Short term versus long term. Do you broaden the line in order to increase sales in the short term? Or do you keep a narrow line in order to build the brand in the mind and increase sales in the future?
Do you build the brand today in order to move merchandise tomorrow? Or do you expand the brand today in order to move the goods today and see it decline tomorrow?
The emphasis in most companies is on the short term. Line extension, megabranding, variable pricing, and a host of othersophisticated marketing techniques are being used to milk brands rather than build them. While milking may bring in easy money in the short term, in the long term it wears down the brand until it no longer stands for anything.
What Chevrolet did with automobiles, American Express is doing with credit cards. AmEx used to be the premier, prestige credit card. Membership had its privileges. Then it started to broaden its product line with new cards and services, presumably to increase its market share. AmEx's goal was to become a financial supermarket.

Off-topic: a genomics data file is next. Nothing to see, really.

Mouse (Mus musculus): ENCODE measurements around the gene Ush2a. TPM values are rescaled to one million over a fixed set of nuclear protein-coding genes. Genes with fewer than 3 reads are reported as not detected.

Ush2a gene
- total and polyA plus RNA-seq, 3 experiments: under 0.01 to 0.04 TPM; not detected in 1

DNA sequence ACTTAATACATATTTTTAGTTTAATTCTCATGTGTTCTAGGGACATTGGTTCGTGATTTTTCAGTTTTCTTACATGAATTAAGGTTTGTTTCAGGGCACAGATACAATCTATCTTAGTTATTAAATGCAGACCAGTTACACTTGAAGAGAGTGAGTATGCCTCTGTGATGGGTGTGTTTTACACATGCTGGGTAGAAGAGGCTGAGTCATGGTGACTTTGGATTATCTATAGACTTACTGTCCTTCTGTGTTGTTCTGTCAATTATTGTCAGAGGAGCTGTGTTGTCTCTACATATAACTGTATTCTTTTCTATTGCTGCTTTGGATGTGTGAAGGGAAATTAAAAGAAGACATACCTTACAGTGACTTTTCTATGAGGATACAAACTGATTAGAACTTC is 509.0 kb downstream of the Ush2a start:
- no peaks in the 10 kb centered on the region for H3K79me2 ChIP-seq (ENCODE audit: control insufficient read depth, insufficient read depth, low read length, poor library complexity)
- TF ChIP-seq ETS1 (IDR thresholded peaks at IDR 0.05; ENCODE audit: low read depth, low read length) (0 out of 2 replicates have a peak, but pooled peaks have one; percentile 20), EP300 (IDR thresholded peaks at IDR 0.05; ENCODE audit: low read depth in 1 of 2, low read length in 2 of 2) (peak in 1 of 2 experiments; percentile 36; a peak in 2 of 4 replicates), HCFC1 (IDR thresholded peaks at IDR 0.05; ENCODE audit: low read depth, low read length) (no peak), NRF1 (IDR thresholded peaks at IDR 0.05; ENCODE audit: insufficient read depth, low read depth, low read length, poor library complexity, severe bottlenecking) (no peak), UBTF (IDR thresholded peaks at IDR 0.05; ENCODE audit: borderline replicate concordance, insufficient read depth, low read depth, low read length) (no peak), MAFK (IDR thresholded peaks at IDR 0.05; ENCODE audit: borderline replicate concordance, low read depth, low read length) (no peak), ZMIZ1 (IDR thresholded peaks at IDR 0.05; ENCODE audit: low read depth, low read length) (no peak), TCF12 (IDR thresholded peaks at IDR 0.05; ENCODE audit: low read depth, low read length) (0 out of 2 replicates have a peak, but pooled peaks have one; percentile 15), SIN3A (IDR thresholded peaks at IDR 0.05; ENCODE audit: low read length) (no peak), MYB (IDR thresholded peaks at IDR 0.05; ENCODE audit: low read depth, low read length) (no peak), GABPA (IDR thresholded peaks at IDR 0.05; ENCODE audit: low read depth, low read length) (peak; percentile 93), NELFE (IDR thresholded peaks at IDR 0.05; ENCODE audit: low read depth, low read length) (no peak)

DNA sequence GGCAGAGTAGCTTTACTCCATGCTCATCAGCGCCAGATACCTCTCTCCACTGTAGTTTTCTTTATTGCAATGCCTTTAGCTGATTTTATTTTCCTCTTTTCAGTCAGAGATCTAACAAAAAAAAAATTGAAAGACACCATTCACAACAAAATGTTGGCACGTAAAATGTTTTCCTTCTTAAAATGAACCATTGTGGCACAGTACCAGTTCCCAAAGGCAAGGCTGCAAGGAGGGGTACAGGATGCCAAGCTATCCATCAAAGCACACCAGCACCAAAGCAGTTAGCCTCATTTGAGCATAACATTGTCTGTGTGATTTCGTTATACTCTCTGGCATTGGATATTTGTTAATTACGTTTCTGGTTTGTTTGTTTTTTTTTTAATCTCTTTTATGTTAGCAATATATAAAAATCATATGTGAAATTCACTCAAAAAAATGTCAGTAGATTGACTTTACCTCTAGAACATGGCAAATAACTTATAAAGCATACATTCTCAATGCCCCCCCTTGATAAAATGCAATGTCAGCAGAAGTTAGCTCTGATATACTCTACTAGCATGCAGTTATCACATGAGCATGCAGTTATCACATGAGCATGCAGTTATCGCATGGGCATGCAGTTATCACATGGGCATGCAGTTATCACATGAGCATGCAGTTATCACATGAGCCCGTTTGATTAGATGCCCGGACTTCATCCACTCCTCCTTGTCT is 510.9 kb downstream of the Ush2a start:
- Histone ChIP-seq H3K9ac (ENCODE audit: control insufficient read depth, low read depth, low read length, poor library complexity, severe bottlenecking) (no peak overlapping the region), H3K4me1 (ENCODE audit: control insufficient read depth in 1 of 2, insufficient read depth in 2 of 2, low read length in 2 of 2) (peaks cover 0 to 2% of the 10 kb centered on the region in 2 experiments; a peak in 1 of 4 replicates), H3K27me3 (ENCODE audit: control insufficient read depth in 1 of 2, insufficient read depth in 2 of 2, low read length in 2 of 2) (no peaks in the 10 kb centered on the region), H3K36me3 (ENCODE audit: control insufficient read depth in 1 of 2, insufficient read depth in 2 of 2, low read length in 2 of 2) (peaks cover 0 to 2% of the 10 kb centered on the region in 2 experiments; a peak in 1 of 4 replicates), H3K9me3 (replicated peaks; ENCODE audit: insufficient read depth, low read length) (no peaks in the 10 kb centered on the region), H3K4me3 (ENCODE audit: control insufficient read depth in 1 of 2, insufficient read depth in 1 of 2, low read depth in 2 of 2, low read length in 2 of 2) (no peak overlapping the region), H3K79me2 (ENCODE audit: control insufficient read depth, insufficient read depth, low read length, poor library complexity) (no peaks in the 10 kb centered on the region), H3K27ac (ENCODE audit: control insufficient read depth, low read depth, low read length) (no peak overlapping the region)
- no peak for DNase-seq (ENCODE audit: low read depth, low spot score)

In 1988, for example, American Express had a handful of cards and 27 percent of the market. Then it started to introduce a blizzard of new cards including: Senior, Student, Membership Miles, Optima, Optima Rewards Plus Gold, Delta SkyMiles Optima, Optima True Grace, Optima Golf, Purchasing, and Corporate Executive, to name a few. The goal, according to the CEO, was to issue twelve to fifteen new cards a year.
American Express market share today: 18 percent.
Levi Strauss has done the same with blue jeans. In order to appeal to a wider market, Levi introduced a plethora of different styles and cuts, including baggy, zippered, and wide-leg jeans. At one point, Levi's jeans were available in twenty-seven different cuts. And if you could not find a pair of jeans off the rack to fit, Levi's would even custom cut jeans to your exact measurements. Yet over the past seven years the company's share of the denim jeans market has fallen from 31 to 19 percent.
Procter & Gamble has done the same with toothpaste.